Sight & Sound: the Harmony of ‘La La Land’ and ‘Manchester by the Sea’

Kenneth Lonergan’s Manchester by the Sea and Damian Chazelle’s La La Land, two Oscar contenders with more differences than similarities, use music in contrasting yet complementary ways. La La Land is a love letter to both the bygone era of movie musicals (shot in Cinemascope, for all you West Side Story fans) and that supposedly dying art form known as jazz; while Manchester by the Sea is a sorrowful tale of coping with loss and placing both feet back on the ground. If each were a dance, one might be West Coast swing, the other a listless shuffle to a shoe-gaze band. Yet when looking at each film and its music, one sees the appropriateness of this cinematic pairing.

In La La Land, we hear the faint discord of car horns before we see anything, and we realize we’re in the middle of a congested highway. Immediately, the film is telling us to use our ears as much as our eyes in this story. As the bumper-to-bumper traffic becomes more defined, the honking turns into a variety of musical styles coming from the various car stereos, and then into the score for the film’s first (and one of its grandest) musical numbers. This act of embracing the dissonance of daily life as music influences the camera movement, tracking alongside cars from different eras.

What’s notable about these different cars is how they represent Chazelle’s infatuation with sound from decades prior. Each one hums and purrs, growls and sputters just a little bit differently, and that’s exactly what Chazelle does with the varying musical pieces that fill La La Land. Gosling and Stone’s first duet evokes Fred Astaire and Ginger Roger’s “Let’s Call the Whole Thing Off,” where their falling-in-love dance is reminiscent of Astaire and Cyd Charisse’s number in “The Band Wagon.”

Both of these numbers represent a different time, when dance was a movement between its subject and song and less about story. The number of times a musical has included a song that depicts its characters falling in love while they claim not to be is enough to clutter a dance floor. It’s a note that eventually shifts into heavier songs, represented in the minimalist set piece of “Audition (The Fools Who Dream),” which features Stone singing directly into the camera. La La Land begins with music, then eventually develops a relationship with its subjects and with its themes of love and loss, moving hand in hand with Justin Hurwitz’s score. Sure, we’re witnessing a blossoming love that’s inevitably going to fade, but it’s told through a partnership of music and film that is rare in its panache and sincerity.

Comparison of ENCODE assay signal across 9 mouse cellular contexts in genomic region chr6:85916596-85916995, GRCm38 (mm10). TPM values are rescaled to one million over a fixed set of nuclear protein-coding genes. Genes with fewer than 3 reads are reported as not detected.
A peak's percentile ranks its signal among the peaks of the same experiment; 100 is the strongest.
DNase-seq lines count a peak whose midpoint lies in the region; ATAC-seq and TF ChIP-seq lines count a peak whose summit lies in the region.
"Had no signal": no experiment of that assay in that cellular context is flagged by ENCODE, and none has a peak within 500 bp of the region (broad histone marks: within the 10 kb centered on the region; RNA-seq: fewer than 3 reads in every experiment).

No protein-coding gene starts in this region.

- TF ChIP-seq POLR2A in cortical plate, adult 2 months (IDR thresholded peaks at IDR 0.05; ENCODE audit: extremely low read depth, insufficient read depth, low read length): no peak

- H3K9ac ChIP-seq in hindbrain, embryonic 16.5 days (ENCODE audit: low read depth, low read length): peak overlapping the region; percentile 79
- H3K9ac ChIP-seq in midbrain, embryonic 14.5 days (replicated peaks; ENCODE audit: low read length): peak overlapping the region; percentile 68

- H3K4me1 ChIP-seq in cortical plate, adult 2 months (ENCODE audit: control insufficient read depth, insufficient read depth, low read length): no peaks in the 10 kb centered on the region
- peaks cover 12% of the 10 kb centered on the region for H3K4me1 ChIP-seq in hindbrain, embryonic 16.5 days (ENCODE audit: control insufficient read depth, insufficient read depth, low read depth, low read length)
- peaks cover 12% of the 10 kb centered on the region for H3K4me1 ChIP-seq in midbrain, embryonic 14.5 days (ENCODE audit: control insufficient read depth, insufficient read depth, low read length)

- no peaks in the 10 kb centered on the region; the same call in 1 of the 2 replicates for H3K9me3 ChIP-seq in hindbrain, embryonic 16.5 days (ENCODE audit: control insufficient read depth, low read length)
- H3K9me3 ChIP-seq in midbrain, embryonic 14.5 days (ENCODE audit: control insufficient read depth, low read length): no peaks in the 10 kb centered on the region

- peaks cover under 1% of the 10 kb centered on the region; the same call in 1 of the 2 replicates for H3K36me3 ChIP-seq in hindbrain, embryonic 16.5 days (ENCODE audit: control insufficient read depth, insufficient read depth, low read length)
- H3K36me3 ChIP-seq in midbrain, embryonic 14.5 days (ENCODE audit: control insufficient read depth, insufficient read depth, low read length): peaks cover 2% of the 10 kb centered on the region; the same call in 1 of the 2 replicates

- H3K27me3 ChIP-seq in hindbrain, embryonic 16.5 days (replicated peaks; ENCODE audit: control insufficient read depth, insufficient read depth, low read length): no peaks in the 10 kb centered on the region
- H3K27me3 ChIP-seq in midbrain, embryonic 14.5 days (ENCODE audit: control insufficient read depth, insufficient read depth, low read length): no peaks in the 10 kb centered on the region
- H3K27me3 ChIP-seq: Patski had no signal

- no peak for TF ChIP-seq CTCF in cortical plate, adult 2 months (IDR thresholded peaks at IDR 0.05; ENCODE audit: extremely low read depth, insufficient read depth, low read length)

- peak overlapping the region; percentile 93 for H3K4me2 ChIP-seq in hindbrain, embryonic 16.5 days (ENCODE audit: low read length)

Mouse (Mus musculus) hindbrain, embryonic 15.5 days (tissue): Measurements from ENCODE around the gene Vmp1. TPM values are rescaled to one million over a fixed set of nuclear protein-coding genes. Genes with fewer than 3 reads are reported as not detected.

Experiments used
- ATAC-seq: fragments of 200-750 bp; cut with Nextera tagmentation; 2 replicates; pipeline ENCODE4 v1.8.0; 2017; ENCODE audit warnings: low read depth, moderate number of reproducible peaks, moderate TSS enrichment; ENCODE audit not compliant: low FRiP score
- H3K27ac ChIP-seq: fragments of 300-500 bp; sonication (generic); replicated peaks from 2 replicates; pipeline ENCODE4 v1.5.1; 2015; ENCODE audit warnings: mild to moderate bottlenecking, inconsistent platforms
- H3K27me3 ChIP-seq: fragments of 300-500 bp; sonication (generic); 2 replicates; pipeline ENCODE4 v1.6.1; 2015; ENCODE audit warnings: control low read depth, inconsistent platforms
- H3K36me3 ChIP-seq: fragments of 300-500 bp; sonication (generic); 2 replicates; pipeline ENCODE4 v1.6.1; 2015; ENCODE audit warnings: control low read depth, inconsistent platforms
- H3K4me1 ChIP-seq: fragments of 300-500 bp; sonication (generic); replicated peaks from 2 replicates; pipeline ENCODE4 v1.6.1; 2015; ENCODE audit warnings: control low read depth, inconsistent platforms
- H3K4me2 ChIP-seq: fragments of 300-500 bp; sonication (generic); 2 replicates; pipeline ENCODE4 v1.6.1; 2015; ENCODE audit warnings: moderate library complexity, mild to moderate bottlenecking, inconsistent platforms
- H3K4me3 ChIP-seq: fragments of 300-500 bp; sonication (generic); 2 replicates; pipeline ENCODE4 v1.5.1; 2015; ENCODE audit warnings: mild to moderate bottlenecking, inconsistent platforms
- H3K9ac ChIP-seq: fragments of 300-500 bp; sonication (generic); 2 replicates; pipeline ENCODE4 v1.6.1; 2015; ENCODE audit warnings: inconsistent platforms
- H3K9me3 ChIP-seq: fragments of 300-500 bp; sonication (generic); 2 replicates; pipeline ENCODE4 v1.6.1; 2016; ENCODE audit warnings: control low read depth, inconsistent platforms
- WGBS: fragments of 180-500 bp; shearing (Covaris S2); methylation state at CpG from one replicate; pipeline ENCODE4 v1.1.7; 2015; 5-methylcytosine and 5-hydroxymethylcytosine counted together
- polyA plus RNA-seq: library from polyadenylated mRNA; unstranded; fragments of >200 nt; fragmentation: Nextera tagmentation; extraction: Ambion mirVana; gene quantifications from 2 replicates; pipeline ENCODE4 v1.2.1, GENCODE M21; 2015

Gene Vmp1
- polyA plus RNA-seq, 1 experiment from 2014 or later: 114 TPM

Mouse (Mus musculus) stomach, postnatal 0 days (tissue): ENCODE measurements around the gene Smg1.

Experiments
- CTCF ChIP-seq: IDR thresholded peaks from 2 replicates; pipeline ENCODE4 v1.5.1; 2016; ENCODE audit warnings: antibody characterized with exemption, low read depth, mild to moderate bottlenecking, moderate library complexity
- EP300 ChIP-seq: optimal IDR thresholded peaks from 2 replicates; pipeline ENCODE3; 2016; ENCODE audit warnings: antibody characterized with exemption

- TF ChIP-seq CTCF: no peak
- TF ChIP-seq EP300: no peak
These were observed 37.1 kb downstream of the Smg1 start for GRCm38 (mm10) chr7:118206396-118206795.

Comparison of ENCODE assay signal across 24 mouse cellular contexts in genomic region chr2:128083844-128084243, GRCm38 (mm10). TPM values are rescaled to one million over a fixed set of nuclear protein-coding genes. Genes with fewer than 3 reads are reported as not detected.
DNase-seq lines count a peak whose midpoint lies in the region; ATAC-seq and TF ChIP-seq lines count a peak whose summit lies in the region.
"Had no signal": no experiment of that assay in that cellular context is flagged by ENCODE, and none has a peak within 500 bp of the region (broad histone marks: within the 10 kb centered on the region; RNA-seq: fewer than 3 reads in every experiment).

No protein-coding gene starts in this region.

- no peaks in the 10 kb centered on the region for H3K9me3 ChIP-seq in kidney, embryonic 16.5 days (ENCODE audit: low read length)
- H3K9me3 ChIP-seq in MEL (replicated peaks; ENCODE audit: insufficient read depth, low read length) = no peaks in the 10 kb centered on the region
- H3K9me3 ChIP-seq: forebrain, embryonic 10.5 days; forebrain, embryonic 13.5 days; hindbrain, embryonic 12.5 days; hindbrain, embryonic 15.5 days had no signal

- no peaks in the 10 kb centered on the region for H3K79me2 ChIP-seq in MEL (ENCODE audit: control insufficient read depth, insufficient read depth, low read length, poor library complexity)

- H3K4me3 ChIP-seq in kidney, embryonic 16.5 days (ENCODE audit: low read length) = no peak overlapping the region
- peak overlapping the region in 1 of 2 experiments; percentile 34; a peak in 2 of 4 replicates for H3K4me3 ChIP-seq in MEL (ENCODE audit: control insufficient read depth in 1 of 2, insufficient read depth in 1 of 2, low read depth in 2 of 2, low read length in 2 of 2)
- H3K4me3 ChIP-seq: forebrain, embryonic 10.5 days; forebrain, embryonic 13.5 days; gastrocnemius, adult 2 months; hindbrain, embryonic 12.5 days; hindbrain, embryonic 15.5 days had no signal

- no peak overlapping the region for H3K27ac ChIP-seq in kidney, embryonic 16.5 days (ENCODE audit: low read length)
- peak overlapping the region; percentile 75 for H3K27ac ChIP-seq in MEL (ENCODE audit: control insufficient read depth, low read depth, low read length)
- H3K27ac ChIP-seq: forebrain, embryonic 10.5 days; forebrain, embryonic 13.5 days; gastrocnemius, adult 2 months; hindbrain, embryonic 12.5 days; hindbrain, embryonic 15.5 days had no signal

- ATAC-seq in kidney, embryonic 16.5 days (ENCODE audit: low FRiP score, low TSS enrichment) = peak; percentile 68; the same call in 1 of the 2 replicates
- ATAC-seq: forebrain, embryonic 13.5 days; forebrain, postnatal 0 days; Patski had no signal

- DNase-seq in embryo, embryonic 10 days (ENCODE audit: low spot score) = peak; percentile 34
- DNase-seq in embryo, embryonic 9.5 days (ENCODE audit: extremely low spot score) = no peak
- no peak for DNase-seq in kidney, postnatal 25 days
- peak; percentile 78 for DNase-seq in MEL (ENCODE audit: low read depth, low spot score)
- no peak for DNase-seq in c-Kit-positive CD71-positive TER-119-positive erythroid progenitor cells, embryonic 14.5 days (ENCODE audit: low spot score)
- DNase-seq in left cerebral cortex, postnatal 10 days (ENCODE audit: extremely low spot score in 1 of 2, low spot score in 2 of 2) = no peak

Kenneth Lonergan’s Manchester by the Sea has a sort of revisionist take on film and score, casting its modern-day New England setting against centuries-old baroque concertos. Its grey-torn visuals rest operatically on waves of classical pieces from such composers as Handel, Massenet, Albinoni and Poulenc. It’s a unique and bold choice that composer Lesley Barber makes, producing harmony set against visual discord.

There’s a scene in the second act in which Lee (Casey Affleck), having had a few of his friends over, walks to the convenience store for more beer. It’s a tracking shot that might normally overstay its welcome, if it weren’t for the foreboding and eloquent nature of Handel’s Messiah that seems to carry Lee to his late-night destination. The use of Handel’s Pastoral interlude, which begins with the Pifa, an ode to the pipes played in the streets of Rome during Christmas, allows for a comforting and familiar piece to help us adjust to the emotional baggage of the film. It’s a musical choice that speaks to both the tone of the shot, its harsh shadows lying thick over the snow, as well as the film’s theme.

Handel’s Messiah, containing three parts — birth, passion, and resurrection — adds even greater importance to this scene. The strings flutter around Lee as if carrying him, while the idea of birth — purity, beauty, innocence, fragility — contrasts with the tragic events about to befall Lee. Yet therein lies the wonder of Barber and Lonergan’s collaborative dance. They are able to take a composition written over 250 years ago and have it guide their subject through the harsh winter toward an even harsher outcome without feeling the necessity for any interaction between camera and music. Given the many components that make up Messiah, the choice of having it shovel a path for its subject is one that resonates throughout Manchester by the Sea, as Barber’s minimal piano and strings contradict the very nature of its film.

But that’s what breathes life into a film rife with sorrow and listlessness: this ability to use musical choices to starkly divide the thematic elements. Replacing Handel’s Messiah with Run DMC’s “Walk This Way” (for example) would show the same exact imagery, and might actually work from where Lee is coming from (the theme of sex, drugs, and rock & roll being a bit too blatant), but it’s a choice that would lose its footing. Instead, both Manchester by the Sea and La La Land marry sight and sound in a refreshing way. Both films show that a strong relationship between music and film is possible, even if only one of them is dancing.

Greg Mucci obsesses over movies and music in Boston. 

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